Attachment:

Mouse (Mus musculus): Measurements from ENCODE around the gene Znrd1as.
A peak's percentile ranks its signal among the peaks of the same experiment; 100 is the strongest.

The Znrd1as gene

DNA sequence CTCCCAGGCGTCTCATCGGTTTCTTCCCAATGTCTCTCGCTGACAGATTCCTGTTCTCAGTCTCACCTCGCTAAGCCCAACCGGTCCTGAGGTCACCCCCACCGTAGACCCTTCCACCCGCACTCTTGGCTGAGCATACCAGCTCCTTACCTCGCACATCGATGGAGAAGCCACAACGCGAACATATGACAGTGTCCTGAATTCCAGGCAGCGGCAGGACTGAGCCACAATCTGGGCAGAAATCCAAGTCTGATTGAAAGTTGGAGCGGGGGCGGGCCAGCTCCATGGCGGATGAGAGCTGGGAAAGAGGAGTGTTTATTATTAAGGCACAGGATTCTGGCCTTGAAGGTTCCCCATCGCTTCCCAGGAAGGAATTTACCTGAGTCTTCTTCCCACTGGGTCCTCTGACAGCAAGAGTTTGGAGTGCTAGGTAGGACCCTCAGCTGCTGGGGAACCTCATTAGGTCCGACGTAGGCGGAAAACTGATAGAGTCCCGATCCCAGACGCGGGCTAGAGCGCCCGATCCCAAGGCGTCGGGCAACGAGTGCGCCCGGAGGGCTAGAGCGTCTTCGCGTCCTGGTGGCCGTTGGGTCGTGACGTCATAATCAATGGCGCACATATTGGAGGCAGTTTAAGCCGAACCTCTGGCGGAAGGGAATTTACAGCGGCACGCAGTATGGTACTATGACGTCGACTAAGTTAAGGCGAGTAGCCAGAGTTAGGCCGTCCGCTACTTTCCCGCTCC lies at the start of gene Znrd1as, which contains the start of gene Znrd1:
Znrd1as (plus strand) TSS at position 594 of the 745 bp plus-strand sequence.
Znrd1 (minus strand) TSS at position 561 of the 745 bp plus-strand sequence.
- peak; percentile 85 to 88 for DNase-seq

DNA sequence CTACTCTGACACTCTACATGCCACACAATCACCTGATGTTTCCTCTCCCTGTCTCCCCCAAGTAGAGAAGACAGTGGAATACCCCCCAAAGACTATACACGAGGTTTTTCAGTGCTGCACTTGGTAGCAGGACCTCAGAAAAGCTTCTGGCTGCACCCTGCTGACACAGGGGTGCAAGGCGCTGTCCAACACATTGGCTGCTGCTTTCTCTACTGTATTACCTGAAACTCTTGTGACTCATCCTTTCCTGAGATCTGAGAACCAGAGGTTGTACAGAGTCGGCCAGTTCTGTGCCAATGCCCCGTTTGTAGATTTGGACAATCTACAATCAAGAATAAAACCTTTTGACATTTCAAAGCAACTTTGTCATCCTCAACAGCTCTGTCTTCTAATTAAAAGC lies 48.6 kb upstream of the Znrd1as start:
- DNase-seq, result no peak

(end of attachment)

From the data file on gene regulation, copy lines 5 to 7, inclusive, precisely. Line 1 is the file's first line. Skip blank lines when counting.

Znrd1as (plus strand) TSS at position 594 of the 745 bp plus-strand sequence.
Znrd1 (minus strand) TSS at position 561 of the 745 bp plus-strand sequence.
- peak; percentile 85 to 88 for DNase-seq